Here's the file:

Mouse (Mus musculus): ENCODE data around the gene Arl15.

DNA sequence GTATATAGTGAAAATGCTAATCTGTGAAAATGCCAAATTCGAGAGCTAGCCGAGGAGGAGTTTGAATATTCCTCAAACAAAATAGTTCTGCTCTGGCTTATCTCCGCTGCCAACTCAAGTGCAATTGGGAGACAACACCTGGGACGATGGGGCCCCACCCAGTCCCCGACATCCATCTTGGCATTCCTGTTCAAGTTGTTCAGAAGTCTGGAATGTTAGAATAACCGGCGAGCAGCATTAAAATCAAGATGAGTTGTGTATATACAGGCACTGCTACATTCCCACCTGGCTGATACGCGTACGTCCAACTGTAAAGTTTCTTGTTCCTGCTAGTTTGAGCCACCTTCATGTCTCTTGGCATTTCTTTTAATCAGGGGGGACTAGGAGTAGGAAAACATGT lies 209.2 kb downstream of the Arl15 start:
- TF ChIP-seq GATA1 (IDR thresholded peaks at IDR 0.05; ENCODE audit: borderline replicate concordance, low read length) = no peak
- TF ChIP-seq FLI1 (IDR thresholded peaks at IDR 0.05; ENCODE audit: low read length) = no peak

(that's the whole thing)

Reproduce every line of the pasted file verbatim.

Mouse (Mus musculus): ENCODE data around the gene Arl15.

DNA sequence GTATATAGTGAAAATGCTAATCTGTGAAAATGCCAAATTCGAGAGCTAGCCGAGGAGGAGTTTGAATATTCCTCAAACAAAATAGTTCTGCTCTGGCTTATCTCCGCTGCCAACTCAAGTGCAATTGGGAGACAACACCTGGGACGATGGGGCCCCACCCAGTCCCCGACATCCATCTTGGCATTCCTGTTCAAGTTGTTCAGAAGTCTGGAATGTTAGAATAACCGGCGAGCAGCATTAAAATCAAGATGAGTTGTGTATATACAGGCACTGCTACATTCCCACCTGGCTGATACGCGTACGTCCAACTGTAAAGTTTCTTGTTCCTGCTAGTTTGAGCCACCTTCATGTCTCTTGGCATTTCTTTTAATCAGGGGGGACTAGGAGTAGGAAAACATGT lies 209.2 kb downstream of the Arl15 start:
- TF ChIP-seq GATA1 (IDR thresholded peaks at IDR 0.05; ENCODE audit: borderline replicate concordance, low read length) = no peak
- TF ChIP-seq FLI1 (IDR thresholded peaks at IDR 0.05; ENCODE audit: low read length) = no peak